Another day, more bad weather . . .  But I intend to keep to my commitment of going out in all weathers.  Although it is not raining the forecast promises heavy rain and high winds.  I make a practical decision to head for the forest.  I had planned to continue with my multiple exposure work but when I reach the location, I decide to use intentional camera movement.  The tripod I had carried for a considerable distance is therefore not required.

The leaves and needles still on the trees have taken on a winter pallor, less saturated and brown rather than orange, just like the reeds at the loch yesterday.  I try to avoid the lifeless skies as much as possible, using them only to provide glimpses of that which lies beyond the edge of the forest.  I also use the white backdrop to provide a simple background to the frenzied movement of the slender trees swaying from side to side.  I also look up into the canopy at the dizzying movement and cacophony of shapes and patterns.  I play with my camera, moving my hand in different directions and mimicking the shape, form and movement of the trees.  I pick out aspects of foreground and background interest depending on the scene.  I finish my work in the dense forest and as I struggle with low light it starts to rain heavily.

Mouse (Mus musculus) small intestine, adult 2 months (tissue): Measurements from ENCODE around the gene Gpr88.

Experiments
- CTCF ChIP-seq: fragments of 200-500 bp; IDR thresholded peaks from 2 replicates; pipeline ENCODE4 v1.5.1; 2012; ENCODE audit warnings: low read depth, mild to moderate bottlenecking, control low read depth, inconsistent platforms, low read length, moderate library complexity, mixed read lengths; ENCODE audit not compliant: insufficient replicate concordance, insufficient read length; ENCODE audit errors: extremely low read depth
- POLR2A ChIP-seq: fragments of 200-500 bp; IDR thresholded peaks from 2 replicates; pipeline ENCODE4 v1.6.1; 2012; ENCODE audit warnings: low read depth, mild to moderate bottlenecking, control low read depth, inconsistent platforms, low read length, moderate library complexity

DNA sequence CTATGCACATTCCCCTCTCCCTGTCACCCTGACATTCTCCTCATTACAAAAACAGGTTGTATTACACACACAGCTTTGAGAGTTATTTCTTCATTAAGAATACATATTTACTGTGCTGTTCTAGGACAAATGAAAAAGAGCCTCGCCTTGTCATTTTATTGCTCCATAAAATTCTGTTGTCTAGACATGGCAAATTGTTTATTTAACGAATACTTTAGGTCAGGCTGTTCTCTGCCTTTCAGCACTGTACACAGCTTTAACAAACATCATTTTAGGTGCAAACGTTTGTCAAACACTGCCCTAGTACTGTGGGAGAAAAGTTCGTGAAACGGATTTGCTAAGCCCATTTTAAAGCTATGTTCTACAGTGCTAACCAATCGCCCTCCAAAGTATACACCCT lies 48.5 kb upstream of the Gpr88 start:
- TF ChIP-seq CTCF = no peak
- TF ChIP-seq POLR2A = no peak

Although it is difficult to know for sure until I view my images on the computer monitor, I feel reasonably confident that I may have a few keepers although, like yesterday with the reeds, I feel I may be revisiting ideas and methods I have tried before.  But hopefully the hit rate and the images will be an improvement on the work I did in the autumn and spring seasons of Year 1.

Reduction 53 – Alison Price, November 2021

Reduction 54 – Alison Price, November 2021

Reduction 55 – Alison Price, November 2021

Reduction 56 – Alison Price, November 2021

Reduction 57 – Alison Price, November 2021

Reduction 58 – Alison Price, November 2021

 

Alison Price

Alison Price

My name is Alison Price and for the past ten years I have travelled the world photographing wildlife, including Alaska, Antarctica, Borneo, Botswana, the Canadian Arctic, Kenya, Rwanda, South Africa, Zambia and Zimbabwe.
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